European Journal of Pediatrics

, Volume 173, Issue 3, pp 387–391

Loeys–Dietz syndrome in a Southeast Asian Hospital: a case series

  • Teck Wah Ting
  • Angeline Hwei Meeng Lai
  • Jonathan Tze Liang Choo
  • Teng Hong Tan
Original Article

DOI: 10.1007/s00431-013-2187-0

Cite this article as:
Ting, T.W., Lai, A.H.M., Choo, J.T.L. et al. Eur J Pediatr (2014) 173: 387. doi:10.1007/s00431-013-2187-0

Abstract

Loeys–Dietz syndrome (LDS) is a heritable connective tissue disease in which the activity of the transforming growth factor (TGF) beta signalling pathway is disrupted. The clinical features of LDS represent a clinical continuum that includes LDS type 1, with cutaneous, vascular, skeletal and craniofacial findings, and LDS type 2, with cutaneous, vascular and skeletal findings. We describe five Asian patients with genetically confirmed LDS with mutations in either the TGFBR1 or TGFBR2 gene. Their clinical features were similar to those reported in Caucasian patients. Two patients have novel mutations in TGFBR2. Transcatheter occlusion of patent ductus arteriosus (PDA) was safe and successful in three patients. Treatment with Losartan for aortic root dilatation was well tolerated in our patients, but the outcome is mixed. Among the three patients with follow-up data, aortic root dilatation has improved in two patients but continues to progress in the third patient despite treatment. Conclusion: We describe two novel mutations in TGFBR2 leading to LDS; PDA is common in our patients and can be safely occluded via transcatheter procedure.

Keywords

Loeys–Dietz syndrome Aortic root aneurysm Transforming growth factor beta Connective tissue disease 

Abbreviations

LDS

Loeys–Dietz syndrome

MFS

Marfan syndrome

PDA

Patent ductus arteriosus

TGF

Transforming growth factor

Introduction

Loeys–Dietz syndrome (LDS) is an autosomal dominant disorder that disrupts the activity of the transforming growth factor (TGF) beta signalling pathway. First described in 2005 [4], it is a heritable connective tissue disorder affecting the vascular system (aortic root aneurysm, aneurysms and tortuosity of other arteries), the craniofacial region (hypertelorism, cleft palate, bifid uvula, craniosynostosis), the skeletal system (pectus deformities, scoliosis, hypermobile joints, arachnodactyly and talipes equinovarus), and the skin (translucent skin, atrophic scars). LDS type 1 (OMIM #609192, 610168), involves the skin, the vascular system, the skeletal system and the craniofacial features, while LDS type 2 (OMIM #608967, 610380) involves the skin, the vascular system and the skeletal system but without the craniofacial features. It is now increasingly recognised that both types are in a continuum of a common clinical spectrum [1]. There are no established diagnostic criteria, and genetic testing is therefore important for diagnosis. The underlying mutation is found in TGFBR2 (~70 %), followed by TGFBR1 (~20 %), SMAD3 (~5 %) or TGFB2 (~1 %) [5]. LDS types 1 and 2 are attributed to mutation in either TGFBR1 or TGFBR2. Patients with mutation in SMAD3 are recently classified as LDS type 3 (OMIM #613795) and have joint abnormalities like osteoarthritis [9], while those with mutation in TGFB2 have been classified as LDS type 4 (OMIM #614816).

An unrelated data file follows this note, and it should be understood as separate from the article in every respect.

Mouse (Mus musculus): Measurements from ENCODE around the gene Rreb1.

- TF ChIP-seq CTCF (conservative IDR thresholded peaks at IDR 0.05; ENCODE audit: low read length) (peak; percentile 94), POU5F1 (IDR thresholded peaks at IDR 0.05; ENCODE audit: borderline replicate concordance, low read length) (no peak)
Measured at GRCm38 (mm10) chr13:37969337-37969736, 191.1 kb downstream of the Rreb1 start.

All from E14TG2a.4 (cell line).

Most cases reported in the literature are from Western populations [6]. Recent publications compared the phenotype of Asian patients with LDS, with Western patients [2, 3, 8, 12]. We describe the clinical features and genotypes of five patients with LDS seen in a tertiary children's hospital in Singapore and convey our experience in managing their cardiovascular complications.

Methodology

Our study is a retrospective review of these patients and was approved by the institutional review board of our hospital. Since 2007, five patients with LDS have been diagnosed and managed in our hospital. Transthoracic echocardiograms were done for all patients at diagnosis and at regular intervals during follow-up. Measurements were taken at the aortic annulus, sinus, sinotubular junction and ascending aorta with the aortic valve fully open at systole. These measurements are compared to population norms based on body surface area.

All our patients had mutation analysis of TGFBR1 and TGFBR2 done in a commercial laboratory (Laboratory for Molecular Medicine, Center for Genetics and Genomics, Harvard Medical School - Partners Healthcare Centre) and were not tested for SMAD3 and TGFB2.

Results